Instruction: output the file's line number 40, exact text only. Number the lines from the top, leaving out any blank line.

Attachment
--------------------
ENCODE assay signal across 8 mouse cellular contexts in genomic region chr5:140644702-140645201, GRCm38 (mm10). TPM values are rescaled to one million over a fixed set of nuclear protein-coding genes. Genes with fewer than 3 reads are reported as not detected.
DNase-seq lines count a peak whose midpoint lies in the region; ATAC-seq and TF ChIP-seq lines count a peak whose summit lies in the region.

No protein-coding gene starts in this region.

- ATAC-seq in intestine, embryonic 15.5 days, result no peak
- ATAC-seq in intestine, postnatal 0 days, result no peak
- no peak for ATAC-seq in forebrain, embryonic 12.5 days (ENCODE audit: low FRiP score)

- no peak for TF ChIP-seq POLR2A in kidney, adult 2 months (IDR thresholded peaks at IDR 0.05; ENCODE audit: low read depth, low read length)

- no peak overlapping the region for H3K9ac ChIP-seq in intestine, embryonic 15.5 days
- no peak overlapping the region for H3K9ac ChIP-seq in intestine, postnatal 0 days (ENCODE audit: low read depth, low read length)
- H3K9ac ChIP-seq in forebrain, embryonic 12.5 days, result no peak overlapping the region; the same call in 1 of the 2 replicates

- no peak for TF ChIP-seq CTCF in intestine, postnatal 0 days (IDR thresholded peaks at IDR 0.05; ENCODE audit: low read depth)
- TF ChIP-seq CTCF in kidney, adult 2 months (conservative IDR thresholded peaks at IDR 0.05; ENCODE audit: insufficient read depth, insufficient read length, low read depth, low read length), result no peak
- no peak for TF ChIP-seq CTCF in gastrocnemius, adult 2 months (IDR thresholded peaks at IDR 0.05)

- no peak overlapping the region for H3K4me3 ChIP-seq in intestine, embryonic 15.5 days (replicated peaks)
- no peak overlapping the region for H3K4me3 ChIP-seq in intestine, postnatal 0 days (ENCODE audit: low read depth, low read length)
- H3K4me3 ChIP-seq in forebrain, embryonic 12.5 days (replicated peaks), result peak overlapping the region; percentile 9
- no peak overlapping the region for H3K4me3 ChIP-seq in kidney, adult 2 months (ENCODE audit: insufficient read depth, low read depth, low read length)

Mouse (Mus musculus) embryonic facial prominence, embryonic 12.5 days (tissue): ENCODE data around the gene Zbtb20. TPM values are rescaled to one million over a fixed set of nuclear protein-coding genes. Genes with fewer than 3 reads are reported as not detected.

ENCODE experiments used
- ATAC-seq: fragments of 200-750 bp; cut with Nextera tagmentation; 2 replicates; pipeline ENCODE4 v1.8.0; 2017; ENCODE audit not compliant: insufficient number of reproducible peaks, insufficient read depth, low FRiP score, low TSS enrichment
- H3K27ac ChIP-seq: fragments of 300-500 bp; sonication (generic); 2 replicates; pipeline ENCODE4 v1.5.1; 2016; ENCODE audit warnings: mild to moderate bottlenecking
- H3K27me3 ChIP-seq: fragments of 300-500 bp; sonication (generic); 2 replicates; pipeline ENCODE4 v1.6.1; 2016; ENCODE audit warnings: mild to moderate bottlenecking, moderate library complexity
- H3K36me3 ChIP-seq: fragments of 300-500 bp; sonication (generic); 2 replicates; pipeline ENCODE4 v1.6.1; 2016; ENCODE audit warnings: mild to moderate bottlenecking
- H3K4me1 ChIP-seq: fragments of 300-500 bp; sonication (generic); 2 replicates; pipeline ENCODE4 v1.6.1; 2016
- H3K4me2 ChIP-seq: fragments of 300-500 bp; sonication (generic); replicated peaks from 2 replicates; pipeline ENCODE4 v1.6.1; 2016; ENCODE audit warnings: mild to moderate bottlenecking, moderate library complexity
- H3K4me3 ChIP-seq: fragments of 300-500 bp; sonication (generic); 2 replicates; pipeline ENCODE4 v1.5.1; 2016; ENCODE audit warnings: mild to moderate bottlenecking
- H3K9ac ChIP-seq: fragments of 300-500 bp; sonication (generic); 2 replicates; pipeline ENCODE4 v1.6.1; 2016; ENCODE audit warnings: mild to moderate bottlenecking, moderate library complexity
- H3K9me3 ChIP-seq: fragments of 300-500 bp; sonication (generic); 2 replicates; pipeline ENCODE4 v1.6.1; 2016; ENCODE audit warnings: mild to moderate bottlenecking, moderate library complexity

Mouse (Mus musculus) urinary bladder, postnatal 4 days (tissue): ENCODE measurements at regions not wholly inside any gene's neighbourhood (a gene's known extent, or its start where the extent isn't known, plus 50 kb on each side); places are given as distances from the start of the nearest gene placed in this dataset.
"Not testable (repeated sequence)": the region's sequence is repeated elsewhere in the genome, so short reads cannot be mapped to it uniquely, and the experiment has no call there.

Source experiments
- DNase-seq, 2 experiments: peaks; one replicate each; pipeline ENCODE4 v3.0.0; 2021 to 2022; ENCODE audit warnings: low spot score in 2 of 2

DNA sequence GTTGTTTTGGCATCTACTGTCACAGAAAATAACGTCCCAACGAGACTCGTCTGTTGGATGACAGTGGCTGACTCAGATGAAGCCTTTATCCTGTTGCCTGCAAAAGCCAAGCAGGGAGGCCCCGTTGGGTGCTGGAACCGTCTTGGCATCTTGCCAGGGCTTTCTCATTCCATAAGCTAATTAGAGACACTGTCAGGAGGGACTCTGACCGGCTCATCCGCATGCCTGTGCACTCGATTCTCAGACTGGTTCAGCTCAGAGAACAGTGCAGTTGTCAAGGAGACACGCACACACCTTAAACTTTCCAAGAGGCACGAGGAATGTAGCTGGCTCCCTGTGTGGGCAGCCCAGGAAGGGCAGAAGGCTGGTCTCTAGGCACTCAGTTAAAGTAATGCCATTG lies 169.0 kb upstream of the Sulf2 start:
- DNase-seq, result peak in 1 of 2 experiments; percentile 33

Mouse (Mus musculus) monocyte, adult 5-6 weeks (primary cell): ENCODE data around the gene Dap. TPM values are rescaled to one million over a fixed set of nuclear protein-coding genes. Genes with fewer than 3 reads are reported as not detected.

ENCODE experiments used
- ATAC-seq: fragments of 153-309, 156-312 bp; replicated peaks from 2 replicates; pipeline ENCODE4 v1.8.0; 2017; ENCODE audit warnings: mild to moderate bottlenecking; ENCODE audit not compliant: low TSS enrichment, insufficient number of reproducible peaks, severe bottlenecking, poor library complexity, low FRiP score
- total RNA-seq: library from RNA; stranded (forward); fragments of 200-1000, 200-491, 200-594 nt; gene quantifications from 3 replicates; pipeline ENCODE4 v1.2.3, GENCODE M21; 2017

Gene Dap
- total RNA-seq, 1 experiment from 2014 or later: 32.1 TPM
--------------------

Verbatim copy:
- total RNA-seq, 1 experiment from 2014 or later: 32.1 TPM